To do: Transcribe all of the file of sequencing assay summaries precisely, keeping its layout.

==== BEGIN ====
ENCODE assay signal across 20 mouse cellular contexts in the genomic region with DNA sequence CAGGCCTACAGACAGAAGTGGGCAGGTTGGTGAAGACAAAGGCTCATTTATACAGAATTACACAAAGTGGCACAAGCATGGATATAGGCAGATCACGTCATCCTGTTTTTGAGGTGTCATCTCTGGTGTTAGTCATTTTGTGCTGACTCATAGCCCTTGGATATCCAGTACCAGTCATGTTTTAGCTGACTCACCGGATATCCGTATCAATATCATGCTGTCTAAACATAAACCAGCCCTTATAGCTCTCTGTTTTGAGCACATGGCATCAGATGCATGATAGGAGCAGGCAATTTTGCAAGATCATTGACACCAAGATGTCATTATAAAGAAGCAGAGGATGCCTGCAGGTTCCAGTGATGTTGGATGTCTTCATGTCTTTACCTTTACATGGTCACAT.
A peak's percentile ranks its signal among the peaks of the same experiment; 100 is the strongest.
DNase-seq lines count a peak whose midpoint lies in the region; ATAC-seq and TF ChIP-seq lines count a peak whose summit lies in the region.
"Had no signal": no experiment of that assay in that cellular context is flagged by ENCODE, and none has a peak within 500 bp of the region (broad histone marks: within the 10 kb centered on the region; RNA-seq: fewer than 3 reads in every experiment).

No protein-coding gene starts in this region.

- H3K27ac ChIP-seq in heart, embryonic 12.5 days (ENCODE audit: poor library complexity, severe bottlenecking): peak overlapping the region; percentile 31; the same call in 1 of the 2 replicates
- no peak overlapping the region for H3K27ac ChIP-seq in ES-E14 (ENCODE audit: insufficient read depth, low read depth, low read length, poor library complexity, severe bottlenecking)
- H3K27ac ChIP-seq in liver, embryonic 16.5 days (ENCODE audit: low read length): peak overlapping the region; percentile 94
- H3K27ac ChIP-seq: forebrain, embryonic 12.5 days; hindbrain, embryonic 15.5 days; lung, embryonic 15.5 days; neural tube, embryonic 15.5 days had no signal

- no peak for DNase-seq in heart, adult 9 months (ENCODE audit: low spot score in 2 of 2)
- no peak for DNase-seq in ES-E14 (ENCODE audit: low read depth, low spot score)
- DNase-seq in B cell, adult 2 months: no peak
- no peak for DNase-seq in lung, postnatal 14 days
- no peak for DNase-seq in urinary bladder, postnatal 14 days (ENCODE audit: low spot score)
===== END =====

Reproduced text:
ENCODE assay signal across 20 mouse cellular contexts in the genomic region with DNA sequence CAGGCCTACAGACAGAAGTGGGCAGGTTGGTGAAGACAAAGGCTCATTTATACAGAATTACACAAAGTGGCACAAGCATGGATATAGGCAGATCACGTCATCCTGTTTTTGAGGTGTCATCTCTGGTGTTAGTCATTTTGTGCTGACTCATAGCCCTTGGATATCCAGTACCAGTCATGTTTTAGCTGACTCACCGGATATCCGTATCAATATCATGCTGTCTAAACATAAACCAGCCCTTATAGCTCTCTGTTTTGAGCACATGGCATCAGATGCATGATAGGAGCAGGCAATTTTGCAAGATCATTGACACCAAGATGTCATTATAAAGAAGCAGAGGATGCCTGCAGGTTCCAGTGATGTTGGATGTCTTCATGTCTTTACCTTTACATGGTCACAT.
A peak's percentile ranks its signal among the peaks of the same experiment; 100 is the strongest.
DNase-seq lines count a peak whose midpoint lies in the region; ATAC-seq and TF ChIP-seq lines count a peak whose summit lies in the region.
"Had no signal": no experiment of that assay in that cellular context is flagged by ENCODE, and none has a peak within 500 bp of the region (broad histone marks: within the 10 kb centered on the region; RNA-seq: fewer than 3 reads in every experiment).

No protein-coding gene starts in this region.

- H3K27ac ChIP-seq in heart, embryonic 12.5 days (ENCODE audit: poor library complexity, severe bottlenecking): peak overlapping the region; percentile 31; the same call in 1 of the 2 replicates
- no peak overlapping the region for H3K27ac ChIP-seq in ES-E14 (ENCODE audit: insufficient read depth, low read depth, low read length, poor library complexity, severe bottlenecking)
- H3K27ac ChIP-seq in liver, embryonic 16.5 days (ENCODE audit: low read length): peak overlapping the region; percentile 94
- H3K27ac ChIP-seq: forebrain, embryonic 12.5 days; hindbrain, embryonic 15.5 days; lung, embryonic 15.5 days; neural tube, embryonic 15.5 days had no signal

- no peak for DNase-seq in heart, adult 9 months (ENCODE audit: low spot score in 2 of 2)
- no peak for DNase-seq in ES-E14 (ENCODE audit: low read depth, low spot score)
- DNase-seq in B cell, adult 2 months: no peak
- no peak for DNase-seq in lung, postnatal 14 days
- no peak for DNase-seq in urinary bladder, postnatal 14 days (ENCODE audit: low spot score)